For those not familiar with EastEnders, the last few months may nevertheless have yielded glimpses of Dot Cotton (Branning) via the actress, June Brown, who has played her since July 1985 and who has been publicising her autobiography. Most memorable of her publicity interviews was the wonderful encounter between her and Lady Gaga on the Graham Norton Show (8th November 2013) when the two of them cooed at each like a pair of exotic birds. More prosaically, the nickname ‘Dot’ Cotton was applied to one of the worst characters in series 2 of Line of Duty (BBC, 2013) a character whose smooth deviousness was in direct opposition to the Dot Cotton in the soap opera who is notoriously Christian, self-consciously maudlin and intermittently good-hearted.

Recently, in episodes screened in the week beginning 24th March 2014, Dot played a larger than usual part in the EastEnders’ storyline. Her basic storyline concerned the apparent death of her only son Nicklast seen on the Square in 2009 when he attempted to poison his mother. His death was announced to Dot by her previously unknown grandson and the week’s episodes saw Dot’s vigil by the coffin, the visits of various friends to pay their ‘respects’ (tricky since Nick was such a bad son), the funeral service and the wake.

These days, for a variety of reasons, I’m not a regular EastEnders’ watcher. That’s to say I don’t watch every episode and I never watch it in real time. Instead, I keep an eye on it by checking the storylines and watching one or two episodes a week, sometimes fastforwarding through the storylines/characters I’m not so  interested in. I feel a bit bad about this because actually I know that this is not the best way to watch a soap and that by not paying it enough attention I run the risk of missing the moments when it strikes home.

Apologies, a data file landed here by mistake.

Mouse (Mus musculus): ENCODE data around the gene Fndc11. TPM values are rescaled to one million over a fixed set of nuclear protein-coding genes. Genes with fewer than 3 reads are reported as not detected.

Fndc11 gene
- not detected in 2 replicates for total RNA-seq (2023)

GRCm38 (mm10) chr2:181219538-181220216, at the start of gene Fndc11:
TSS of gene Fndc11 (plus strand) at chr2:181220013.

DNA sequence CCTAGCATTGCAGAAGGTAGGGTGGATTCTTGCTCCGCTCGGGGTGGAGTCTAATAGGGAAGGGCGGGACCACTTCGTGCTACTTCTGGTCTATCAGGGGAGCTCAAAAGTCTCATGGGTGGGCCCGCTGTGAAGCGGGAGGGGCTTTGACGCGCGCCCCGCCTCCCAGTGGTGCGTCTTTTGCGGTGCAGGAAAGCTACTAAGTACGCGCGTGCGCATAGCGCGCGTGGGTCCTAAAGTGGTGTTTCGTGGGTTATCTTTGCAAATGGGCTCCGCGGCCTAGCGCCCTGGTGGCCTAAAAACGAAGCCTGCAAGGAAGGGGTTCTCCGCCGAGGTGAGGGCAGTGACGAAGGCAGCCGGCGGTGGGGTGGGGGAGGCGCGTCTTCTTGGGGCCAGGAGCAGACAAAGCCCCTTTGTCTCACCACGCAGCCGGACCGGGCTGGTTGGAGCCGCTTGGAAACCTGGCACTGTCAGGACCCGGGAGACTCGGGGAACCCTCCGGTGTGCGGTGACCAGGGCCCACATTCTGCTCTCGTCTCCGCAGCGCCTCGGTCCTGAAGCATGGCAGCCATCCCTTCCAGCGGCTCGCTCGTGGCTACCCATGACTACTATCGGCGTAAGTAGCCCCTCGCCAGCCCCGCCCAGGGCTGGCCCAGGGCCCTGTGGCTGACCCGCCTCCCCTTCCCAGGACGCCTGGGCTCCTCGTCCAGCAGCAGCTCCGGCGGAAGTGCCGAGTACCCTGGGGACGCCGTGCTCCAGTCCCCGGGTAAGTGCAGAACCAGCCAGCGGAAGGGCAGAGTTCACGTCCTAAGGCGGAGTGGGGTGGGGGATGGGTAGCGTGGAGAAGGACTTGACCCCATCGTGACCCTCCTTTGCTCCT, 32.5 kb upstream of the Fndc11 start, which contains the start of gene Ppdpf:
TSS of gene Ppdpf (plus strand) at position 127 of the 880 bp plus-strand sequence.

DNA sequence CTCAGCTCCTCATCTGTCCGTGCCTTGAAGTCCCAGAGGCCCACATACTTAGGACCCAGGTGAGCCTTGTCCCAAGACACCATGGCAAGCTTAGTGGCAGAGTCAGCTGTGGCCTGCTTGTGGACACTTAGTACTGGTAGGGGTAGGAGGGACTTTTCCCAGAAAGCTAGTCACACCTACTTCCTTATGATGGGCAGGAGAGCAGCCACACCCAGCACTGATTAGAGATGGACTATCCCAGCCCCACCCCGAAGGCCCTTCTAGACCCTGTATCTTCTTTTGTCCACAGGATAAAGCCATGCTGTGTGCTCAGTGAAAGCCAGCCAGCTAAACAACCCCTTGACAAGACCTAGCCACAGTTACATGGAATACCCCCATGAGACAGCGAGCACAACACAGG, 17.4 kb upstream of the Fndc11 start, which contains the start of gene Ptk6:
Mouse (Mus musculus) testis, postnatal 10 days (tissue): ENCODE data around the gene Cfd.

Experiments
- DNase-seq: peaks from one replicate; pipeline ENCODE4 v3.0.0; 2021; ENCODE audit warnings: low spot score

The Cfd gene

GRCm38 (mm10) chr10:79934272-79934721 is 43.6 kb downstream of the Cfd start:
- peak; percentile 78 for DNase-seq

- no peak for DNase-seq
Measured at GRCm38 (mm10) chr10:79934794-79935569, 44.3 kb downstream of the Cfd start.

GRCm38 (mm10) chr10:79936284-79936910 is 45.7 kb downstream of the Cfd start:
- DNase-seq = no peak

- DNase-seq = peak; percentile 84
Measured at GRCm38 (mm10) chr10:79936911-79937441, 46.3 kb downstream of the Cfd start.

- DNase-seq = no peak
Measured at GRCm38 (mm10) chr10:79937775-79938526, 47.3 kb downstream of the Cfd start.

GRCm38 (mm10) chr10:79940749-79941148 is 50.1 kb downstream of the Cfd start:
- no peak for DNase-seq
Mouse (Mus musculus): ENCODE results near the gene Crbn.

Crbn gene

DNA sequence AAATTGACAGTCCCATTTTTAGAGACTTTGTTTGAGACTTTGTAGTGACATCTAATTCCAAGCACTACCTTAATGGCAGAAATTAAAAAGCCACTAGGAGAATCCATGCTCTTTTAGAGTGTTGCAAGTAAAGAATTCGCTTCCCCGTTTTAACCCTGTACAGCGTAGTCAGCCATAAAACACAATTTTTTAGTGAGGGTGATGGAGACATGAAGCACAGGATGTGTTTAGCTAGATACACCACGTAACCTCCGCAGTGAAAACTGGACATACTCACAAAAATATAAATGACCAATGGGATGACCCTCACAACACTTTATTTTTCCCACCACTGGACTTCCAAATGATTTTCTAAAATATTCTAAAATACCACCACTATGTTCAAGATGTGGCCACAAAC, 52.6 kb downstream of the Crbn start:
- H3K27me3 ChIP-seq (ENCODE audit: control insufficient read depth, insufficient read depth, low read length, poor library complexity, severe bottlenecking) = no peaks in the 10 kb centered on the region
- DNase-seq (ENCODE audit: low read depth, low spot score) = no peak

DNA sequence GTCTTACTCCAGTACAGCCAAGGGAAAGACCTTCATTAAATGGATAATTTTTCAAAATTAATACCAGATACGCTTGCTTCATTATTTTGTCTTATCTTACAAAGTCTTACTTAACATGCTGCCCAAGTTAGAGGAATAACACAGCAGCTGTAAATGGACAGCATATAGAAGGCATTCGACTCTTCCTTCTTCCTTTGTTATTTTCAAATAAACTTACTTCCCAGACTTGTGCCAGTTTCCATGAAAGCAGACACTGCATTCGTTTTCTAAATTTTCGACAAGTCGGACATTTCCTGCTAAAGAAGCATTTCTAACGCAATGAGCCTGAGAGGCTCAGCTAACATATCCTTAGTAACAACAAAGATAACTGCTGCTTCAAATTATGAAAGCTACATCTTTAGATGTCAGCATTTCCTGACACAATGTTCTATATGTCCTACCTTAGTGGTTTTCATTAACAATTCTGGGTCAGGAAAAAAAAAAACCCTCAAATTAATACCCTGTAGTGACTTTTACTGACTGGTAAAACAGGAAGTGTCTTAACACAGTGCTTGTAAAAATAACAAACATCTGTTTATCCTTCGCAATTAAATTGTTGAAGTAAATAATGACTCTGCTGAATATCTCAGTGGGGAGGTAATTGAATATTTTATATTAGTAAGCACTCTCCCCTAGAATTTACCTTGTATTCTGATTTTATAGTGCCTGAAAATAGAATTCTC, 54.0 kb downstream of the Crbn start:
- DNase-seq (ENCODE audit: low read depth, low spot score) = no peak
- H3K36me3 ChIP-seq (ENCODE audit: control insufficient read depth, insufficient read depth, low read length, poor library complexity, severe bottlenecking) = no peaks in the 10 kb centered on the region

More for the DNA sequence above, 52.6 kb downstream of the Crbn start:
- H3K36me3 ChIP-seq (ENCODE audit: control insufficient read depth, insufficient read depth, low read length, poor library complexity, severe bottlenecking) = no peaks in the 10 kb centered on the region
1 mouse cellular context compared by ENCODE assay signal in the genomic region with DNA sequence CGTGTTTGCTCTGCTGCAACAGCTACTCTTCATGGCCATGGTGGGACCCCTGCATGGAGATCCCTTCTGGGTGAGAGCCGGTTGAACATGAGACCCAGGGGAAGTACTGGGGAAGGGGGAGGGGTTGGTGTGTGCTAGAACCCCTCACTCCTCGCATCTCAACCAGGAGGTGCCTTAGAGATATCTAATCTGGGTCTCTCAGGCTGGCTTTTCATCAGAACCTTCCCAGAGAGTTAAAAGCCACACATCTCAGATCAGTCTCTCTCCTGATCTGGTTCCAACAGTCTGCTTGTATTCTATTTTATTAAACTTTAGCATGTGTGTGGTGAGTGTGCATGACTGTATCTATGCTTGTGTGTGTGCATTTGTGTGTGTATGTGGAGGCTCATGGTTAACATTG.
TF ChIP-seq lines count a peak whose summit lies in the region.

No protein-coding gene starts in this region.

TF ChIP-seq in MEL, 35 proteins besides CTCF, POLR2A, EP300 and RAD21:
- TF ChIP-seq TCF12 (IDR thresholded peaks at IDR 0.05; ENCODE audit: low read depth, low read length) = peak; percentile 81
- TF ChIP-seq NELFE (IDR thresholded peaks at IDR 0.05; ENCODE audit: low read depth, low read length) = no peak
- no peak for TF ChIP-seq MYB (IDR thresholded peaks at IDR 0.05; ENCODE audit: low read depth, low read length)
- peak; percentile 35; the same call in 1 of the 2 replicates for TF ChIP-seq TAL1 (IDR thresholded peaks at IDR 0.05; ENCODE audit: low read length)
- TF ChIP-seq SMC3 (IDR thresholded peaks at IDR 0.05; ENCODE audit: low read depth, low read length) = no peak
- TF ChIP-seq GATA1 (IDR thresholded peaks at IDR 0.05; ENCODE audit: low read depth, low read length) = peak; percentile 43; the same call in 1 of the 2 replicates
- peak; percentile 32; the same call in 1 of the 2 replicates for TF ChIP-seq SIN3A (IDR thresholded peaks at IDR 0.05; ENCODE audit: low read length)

This time I watched the week’s four (one running for an hour rather than the usual 30 minutes) episodes, reflecting on how the story worked and how old and new characters were treated. Recently EastEnders has been reviving a number of characters from the past, not just the dead Nick, and it raises the question of what we need to know about them and their inevitably tangled relationship with previous events in the Square. What kind of knowledge did this event require and how do we get it?

Firstly, the story went off in two directions. The first story was the story of Dot’s grief, how she handled it and how her friends supported (or failed to support) her. The second was a mystery story – was this really her grandson Charlie, why was he in cahoots with the undertaker to deny Dot a glimpse of the body in the coffin, is Nick really dead? The first story was dealt with fully though it will have its later repercussions; the second story is the one that will be carried forward and which was speculated on in the press and online. The second story gave the week’s episodes a series of twists which it wouldn’t have had  otherwise but in the end it seemed that the producers didn’t trust the writers and the audience to focus just on the first story. Dot and June Brown certainly deserved and could have sustained that intensity of focus.

Secondly, Dot is an extraordinary character with whom the writers can take risks because she is both so eccentric and so well-established. EastEnders doesn’t have the range of older characters which Coronation Street has and here Dot seemed to be accompanied by the ghosts of all those older women who have gone – Lou Beale, Ethel, Pauline Fowler came to my mind. And she is both comic and melancholic. They gave her a number of monologues this week. One was to Nick in his coffin in which she reminded her son of how she once took him to a church harvest festival dressed as a carrot and how Ethel was there with Willy who barked and Nick giggled.